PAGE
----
So, for any friends or fans of Adam on this list, I apologize if that came
out as a putdown or anything more than a jesting complaint.


--
Scott Robbins
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Re: [CentOS] Cemtos 7 : Systemd alternatives ?

Fabio Almeida
In reply to this post by Oliver Schad
Hi all,

I’ll just say something about all this, I think mostly as a reflection, on my 15 years of Linux and Unix experience, as a user, as a network admin and as an Linux/Unix evangelist and Windows/Microsoft hater on my early years:

Systemd is a totally unnecessary change, it goes totally agains Unix philosophy.
But why not? Linux is already changing even POSIX standards by itself, regardless of any other Unix variant out there.
Linux already has proprietary firmwares, NDAs, and many other “non free” code/characteristics.
Linux is becoming a mess, today you can find software that runs just on specific distributions, Linux is becoming Windows in an awkward bad way, it’s is just not Microsoft, but when using on desktops, it crashes and get slow all the time, truly a Windows characteristic.

Maybe if you use a Hardcore distribution, you can probably get rid of these bugs, some for sure, but any mainstream distribution out there nowadays, it’s a failure on the desktop, never thought I would say that, but besides the know malware base, Windows today is way better on the desktop, it’s is stable, it’s is fast, it’s easy on the user.

On the server side it’s still the best for some applications, mainly because it has more proprietary drivers than any other OpenSource Unix variant, so if you need bleeding edge (or not so new) enterprise class functionality, Linux may be your only choice besides Windows, so, for some applications, not a hard choice to make.

Thankfully there will always be the BSD family, I’m not a big fan of FreeBSD, but for sure it’s very attractive, probably faster on many situations and rock solid. On the security side, for me OpenBSD is still unbeatable for Firewall, VPN and any other application where disk I/O is not an issue, it’s the state of the art of functionality and simplicity, it just works, secure by default, thats it.

So let Linux be Linux, Unix is another story, Linux may have been Unix for some time, Unix will continue to be Unix, and from now on, Linux will continue his evolution towards something new, hope for the better, if not there will always be alternatives ;)

Just to be clear: I mean no flames, just want to share my reflections on the subject, I’m still a faithfully Linux User/Admin.

Fabio Almeida

Em 08/07/2014, à(s) 12:28, Oliver Schad <[hidden email]> escreveu:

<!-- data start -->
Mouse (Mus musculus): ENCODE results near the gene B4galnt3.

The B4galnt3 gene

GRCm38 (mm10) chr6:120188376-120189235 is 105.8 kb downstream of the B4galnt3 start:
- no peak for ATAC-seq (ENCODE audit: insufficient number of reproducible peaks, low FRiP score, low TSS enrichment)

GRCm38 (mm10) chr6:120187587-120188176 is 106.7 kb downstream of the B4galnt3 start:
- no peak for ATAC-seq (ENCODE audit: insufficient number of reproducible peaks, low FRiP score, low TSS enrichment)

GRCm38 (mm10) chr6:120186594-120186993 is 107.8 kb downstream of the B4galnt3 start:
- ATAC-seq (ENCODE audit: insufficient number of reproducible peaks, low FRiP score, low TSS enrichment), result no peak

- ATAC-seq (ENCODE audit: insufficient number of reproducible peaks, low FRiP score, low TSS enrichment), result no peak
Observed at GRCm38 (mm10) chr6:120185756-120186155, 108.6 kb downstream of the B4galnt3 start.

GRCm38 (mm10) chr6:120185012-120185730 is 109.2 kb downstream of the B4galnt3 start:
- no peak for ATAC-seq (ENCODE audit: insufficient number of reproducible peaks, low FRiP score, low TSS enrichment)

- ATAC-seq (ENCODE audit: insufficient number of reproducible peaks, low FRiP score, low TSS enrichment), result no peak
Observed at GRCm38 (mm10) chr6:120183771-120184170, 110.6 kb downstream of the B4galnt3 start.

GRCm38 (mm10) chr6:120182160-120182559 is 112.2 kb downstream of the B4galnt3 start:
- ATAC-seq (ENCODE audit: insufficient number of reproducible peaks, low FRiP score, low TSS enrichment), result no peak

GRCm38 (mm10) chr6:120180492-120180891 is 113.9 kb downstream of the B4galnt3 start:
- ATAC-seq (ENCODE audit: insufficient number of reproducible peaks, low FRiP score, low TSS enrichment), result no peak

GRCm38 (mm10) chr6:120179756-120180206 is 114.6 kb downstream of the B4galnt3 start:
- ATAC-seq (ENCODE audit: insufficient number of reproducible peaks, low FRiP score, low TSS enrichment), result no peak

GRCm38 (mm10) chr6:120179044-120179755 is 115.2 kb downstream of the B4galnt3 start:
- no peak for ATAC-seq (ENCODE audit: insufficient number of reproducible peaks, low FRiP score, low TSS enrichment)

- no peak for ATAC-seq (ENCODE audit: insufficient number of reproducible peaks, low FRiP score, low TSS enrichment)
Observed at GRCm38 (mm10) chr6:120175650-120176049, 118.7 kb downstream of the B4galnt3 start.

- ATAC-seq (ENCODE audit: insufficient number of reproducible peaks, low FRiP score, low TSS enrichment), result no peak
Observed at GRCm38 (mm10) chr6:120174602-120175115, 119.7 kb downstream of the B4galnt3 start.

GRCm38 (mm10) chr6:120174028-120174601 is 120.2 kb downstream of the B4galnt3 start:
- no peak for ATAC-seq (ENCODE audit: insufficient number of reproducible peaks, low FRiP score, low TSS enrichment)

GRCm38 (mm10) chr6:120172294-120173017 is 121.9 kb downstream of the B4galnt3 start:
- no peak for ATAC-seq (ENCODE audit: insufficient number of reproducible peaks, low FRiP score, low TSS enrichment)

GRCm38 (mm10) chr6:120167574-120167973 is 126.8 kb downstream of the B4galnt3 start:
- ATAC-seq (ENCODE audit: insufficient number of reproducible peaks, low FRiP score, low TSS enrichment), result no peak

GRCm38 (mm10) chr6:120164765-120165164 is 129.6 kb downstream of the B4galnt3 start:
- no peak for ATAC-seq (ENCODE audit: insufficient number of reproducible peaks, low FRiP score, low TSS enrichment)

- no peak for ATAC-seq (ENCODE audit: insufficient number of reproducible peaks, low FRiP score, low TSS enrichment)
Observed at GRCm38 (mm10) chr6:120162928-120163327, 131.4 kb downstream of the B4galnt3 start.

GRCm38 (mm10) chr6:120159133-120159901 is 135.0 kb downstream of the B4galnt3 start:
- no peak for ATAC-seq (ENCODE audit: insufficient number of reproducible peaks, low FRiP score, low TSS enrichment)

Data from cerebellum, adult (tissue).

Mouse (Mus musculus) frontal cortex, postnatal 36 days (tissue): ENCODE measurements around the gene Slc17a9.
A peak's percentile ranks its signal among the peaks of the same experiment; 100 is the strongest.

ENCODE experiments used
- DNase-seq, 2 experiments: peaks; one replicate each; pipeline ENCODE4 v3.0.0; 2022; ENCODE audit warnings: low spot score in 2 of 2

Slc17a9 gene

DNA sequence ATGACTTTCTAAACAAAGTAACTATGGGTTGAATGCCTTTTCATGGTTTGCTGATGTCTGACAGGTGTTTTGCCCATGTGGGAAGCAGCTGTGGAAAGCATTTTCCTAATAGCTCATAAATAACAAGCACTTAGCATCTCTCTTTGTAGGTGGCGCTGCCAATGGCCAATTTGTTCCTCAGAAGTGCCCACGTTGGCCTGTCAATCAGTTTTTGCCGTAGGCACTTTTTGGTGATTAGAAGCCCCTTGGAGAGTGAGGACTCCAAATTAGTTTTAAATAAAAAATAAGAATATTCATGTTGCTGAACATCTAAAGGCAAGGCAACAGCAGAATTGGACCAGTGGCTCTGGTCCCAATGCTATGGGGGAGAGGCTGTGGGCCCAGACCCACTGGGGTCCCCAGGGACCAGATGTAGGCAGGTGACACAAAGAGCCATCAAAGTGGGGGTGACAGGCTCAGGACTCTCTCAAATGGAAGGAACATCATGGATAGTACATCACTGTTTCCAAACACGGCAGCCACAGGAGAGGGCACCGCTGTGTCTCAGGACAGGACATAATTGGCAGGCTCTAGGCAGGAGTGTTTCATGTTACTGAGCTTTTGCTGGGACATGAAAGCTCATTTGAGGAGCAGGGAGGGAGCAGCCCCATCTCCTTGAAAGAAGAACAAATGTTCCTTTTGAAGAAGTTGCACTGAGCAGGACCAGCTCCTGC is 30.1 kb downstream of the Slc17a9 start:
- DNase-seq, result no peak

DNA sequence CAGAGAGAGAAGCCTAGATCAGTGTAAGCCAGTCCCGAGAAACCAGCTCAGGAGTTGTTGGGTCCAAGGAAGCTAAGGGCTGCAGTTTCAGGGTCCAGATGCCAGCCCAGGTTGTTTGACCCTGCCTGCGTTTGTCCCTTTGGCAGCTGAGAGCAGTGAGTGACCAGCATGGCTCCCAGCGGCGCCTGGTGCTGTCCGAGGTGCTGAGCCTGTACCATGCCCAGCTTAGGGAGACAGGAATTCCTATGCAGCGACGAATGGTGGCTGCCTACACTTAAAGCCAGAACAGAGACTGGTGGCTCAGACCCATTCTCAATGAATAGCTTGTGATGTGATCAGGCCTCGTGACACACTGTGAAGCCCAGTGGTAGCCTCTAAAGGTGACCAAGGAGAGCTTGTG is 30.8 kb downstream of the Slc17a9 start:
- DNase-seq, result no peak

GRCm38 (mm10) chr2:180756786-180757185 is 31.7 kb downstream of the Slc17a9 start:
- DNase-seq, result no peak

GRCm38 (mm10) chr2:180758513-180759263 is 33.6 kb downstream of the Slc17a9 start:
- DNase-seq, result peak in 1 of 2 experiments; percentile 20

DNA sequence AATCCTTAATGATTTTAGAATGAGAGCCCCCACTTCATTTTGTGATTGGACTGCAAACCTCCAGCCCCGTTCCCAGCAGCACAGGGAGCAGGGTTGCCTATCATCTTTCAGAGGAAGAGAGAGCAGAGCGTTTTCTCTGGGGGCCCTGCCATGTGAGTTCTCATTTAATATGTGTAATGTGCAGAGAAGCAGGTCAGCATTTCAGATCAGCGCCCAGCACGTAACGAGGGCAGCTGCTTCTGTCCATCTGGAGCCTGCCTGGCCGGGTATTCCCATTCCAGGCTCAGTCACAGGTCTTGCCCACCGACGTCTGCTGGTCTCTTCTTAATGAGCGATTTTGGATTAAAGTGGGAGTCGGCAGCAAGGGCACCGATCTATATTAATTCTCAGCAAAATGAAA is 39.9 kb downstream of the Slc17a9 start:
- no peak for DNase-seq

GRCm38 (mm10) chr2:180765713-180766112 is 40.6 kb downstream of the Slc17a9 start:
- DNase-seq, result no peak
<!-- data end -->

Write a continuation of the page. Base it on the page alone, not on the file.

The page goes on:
> On Tue, 08 Jul 2014 09:04:59 -0500
> Johnny Hughes <[hidden email]> wrote:
>
>> And this is indeed the crux of the matter ... systemd is NOT just
>> about booting or boot up time (combing posts here .. but this is the
>> answer to, why use this on a server where fast booting is not
>> important).  
>
> Systemd is emacs for booting without extension capabilities - so at
> least with no clue.
>
> The whole idea is to put stuff into a DSL which can't be formulated
> with a not turing complete language. To build something, which has nice
> shortcuts for many things: fine. But that has nothing to do with
> systemd.
>
> What you could build is a event system with nice hooks to place your
> code. And you could use that for many things, when it's damn simple and
> fast.
>
> But systemd is everything but not stupid simple. It's only stupid.
>
> Best Regards
> Oli
> _______________________________________________
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> [hidden email]
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Re: [CentOS] Cemtos 7 : Systemd alternatives ?

Lamar Owen
In reply to this post by Les Mikesell
On 07/08/2014 12:06 PM, Les Mikesell wrote:
> Don't know about your servers, but ours take much, much longer for
> their boot-time memory and hardware tests and initialization than
> anything the old style sysvinit scripts do.
Physical servers can be told to skip certain parts of their POST,
especially the memory test.  Memory tests are redundant with ECC. (I
know; I have an older SuperMicro server here that passes memory testing
in POST but throws nearly continuous ECC errors in operation; it does
operate, though).  If it fails during spinup, flag the failure while
spinning up another server.

Virtual servers have no need of POST (they also don't save as much
power; although dynamic load balancing can do some predictive heuristics
and spin up host hypervisors as needed and do live migration of server
processes dynamically).

To detect failures early, spin up every server in a rotating sequence
with a testing instance, and skip POST entirely.

If you have to, spin up the server in a stateless mode and put it to
sleep.  Then wake it up with dynamic state.

There are alot of possibilities here, if you're willing to think outside
the 1970's timesharing minicomputer box that gave rise to the historical
Unix philosophy.  And this has nothing to do with Windows; I have been a
primarily-Linux user since 1997.

Long POSTs need to go away, with better fault tolerance after spinup